1. It has been found by the Courts below that this application for a final decree is barred by time, as it has been made more than three years after the passing of the preliminary decree. The plaintiff sought to bring his application within time by proving a payment by the judgment-debtor within three years. A Single Judge of this Court has referred the case to a Bench holding that this is a matter of some importance and there is no direct authority upon it.
2. There is no question that Article 181 of the Limitation Act applies to the case, and that, therefore, an application for final decree must be made within three years of the preliminary decree, unless the period can be extended. The argument addressed to us on behalf of the appellant is that Section 20 of the Limitation Act lays down that where part of the principal of a debt is paid before the expiration of the prescribed period, a fresh period of limitation shall be computed from the time when the payment was made; and that as debt includes money payable under a decree, the payment alleged to have been made by the judgment-debtor in this case gives rise to a fresh period of limitation for an application by the decree-holder for a final decree. We are not prepared to follow the lower appellate Court in his finding that a decree for the purposes of Section 20 of the Limitation Act means only a final decree capable of execution and not a preliminary decree for sale. On the contrary we are of opinion that such a preliminary decree constitutes a debt payable by the judgment-debtor. We are also of opinion that time may be extended for an application for a final decree under either Section 19 or Section 20 of the Limitation Act. But the former of these sections requires a written acknowledgment of liability and the latter demands that the fact of payment should appear in the handwriting of the person making the same. In the case reported in Subbalakshimi Ammal v. Ramalinga Chetty  42 Mad. 52 it was held that an application made by the judgment-debtor for the adjournment of the sale gave a fresh starting point for the decree-holder’s subsequent a application for a final decree. We see no reason to differ from the opinion expressed by the Madras High Court, but that ruling could only be relevant to the present case if the payment alleged to have been made within three years of the filing of this application had been attested by some writing by the hand of the person making the payment. In the present case no such allegation is made by the plaintiff, and the fact of the payment is denied by the defendant.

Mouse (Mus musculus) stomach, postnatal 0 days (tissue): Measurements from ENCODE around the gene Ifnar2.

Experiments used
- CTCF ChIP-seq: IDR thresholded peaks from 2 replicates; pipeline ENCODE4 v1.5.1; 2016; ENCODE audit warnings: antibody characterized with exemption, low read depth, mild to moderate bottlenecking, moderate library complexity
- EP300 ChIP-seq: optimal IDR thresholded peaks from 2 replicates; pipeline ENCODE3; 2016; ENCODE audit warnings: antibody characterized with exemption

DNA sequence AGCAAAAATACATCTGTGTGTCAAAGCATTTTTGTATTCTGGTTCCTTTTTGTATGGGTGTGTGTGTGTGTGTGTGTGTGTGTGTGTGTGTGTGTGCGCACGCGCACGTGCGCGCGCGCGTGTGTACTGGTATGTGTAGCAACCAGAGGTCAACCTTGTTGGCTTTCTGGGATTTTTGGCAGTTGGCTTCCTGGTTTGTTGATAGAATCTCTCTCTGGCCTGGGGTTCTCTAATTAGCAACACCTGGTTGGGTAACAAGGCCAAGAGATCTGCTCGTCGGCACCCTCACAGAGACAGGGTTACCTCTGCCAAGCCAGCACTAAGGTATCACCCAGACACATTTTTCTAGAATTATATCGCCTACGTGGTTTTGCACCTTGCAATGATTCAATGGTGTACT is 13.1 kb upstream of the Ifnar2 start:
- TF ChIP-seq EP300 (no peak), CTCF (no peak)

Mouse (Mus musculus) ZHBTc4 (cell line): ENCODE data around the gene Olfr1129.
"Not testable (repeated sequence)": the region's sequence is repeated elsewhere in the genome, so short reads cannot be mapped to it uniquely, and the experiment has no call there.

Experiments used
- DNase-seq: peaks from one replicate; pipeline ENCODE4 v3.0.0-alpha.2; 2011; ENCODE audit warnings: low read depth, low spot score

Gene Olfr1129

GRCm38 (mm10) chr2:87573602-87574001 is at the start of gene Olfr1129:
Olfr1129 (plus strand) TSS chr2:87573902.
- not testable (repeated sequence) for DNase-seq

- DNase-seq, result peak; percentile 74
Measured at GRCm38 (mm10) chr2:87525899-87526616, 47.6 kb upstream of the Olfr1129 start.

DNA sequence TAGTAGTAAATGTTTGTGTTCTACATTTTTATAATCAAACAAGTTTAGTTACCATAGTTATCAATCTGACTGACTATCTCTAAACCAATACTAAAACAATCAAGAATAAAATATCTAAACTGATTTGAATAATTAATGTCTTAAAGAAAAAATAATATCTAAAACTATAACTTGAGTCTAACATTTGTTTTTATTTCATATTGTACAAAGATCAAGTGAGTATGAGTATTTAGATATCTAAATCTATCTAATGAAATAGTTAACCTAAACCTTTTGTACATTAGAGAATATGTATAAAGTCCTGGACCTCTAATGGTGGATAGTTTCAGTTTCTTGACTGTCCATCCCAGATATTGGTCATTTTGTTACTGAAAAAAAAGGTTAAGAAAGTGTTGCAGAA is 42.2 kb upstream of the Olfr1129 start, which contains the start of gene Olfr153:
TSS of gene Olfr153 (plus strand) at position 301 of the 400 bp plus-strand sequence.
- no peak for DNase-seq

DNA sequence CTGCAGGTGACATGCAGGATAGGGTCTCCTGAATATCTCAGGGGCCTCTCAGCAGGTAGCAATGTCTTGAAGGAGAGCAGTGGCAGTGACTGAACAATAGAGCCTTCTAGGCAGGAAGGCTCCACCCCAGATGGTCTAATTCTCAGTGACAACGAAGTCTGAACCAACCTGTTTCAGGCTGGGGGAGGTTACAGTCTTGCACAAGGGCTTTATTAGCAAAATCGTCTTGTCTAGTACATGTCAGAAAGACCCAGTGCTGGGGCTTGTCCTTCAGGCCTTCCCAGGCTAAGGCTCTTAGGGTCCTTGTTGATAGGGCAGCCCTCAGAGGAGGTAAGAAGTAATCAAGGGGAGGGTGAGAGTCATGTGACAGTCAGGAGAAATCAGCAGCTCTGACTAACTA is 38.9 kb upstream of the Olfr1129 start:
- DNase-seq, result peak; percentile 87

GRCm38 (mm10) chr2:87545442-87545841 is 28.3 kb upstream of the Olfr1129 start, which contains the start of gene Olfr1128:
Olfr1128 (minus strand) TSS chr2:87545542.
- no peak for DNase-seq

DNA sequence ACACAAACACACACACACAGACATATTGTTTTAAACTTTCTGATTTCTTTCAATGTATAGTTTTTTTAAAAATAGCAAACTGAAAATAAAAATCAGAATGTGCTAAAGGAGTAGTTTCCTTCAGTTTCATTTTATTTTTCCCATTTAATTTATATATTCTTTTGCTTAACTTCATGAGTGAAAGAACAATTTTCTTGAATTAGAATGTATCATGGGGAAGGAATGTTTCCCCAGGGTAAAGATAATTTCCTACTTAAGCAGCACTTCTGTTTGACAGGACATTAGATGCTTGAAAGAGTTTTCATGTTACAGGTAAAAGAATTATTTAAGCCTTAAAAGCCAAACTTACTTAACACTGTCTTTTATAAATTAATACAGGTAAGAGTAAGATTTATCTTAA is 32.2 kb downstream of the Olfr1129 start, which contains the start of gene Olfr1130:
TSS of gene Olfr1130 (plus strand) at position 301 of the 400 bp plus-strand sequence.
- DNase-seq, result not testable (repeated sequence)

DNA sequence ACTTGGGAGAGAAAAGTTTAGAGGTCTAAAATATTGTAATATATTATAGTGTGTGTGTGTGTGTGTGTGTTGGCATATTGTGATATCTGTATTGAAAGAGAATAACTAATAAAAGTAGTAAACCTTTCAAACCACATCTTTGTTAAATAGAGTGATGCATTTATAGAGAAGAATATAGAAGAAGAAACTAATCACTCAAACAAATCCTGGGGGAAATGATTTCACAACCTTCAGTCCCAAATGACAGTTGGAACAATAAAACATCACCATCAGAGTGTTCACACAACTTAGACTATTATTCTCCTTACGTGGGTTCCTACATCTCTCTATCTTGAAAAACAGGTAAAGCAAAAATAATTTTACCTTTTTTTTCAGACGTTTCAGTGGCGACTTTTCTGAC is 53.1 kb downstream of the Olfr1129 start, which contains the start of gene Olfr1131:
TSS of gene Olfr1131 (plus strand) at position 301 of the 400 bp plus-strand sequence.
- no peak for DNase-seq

3. In our opinion the payment alleged to have been made on 8th March 1920, does not extend the period of limitation for making an application for a final decree. The application, therefore, was barred by time, and this appeal must fail.
4. We dismiss the appeal with costs, including costs in this Court on the higher scale.